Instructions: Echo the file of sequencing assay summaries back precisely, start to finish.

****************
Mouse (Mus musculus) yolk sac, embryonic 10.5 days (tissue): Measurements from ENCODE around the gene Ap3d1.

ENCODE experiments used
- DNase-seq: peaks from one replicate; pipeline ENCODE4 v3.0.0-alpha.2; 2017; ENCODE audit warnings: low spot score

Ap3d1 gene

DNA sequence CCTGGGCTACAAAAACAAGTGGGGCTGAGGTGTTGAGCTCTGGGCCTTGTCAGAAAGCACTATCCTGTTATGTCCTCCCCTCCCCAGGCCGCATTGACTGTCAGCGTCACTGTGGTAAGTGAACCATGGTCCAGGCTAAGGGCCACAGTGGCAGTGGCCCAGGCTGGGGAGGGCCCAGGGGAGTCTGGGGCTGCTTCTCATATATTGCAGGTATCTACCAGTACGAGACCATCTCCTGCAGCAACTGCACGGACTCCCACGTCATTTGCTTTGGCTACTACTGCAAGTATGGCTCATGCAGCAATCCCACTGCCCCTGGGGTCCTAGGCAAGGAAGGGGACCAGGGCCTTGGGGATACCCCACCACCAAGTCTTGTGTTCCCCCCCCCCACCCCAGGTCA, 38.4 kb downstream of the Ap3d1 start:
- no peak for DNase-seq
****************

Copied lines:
Mouse (Mus musculus) yolk sac, embryonic 10.5 days (tissue): Measurements from ENCODE around the gene Ap3d1.

ENCODE experiments used
- DNase-seq: peaks from one replicate; pipeline ENCODE4 v3.0.0-alpha.2; 2017; ENCODE audit warnings: low spot score

Ap3d1 gene

DNA sequence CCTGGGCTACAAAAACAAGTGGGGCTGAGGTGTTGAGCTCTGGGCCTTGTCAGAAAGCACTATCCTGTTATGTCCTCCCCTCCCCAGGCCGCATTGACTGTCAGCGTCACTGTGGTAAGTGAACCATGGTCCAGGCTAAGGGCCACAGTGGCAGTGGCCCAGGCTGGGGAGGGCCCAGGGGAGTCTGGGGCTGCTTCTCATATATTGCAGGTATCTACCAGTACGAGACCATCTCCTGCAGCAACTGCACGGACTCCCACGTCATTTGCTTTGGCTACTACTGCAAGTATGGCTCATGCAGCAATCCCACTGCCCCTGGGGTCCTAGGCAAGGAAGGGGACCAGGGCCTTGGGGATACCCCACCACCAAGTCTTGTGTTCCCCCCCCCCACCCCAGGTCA, 38.4 kb downstream of the Ap3d1 start:
- no peak for DNase-seq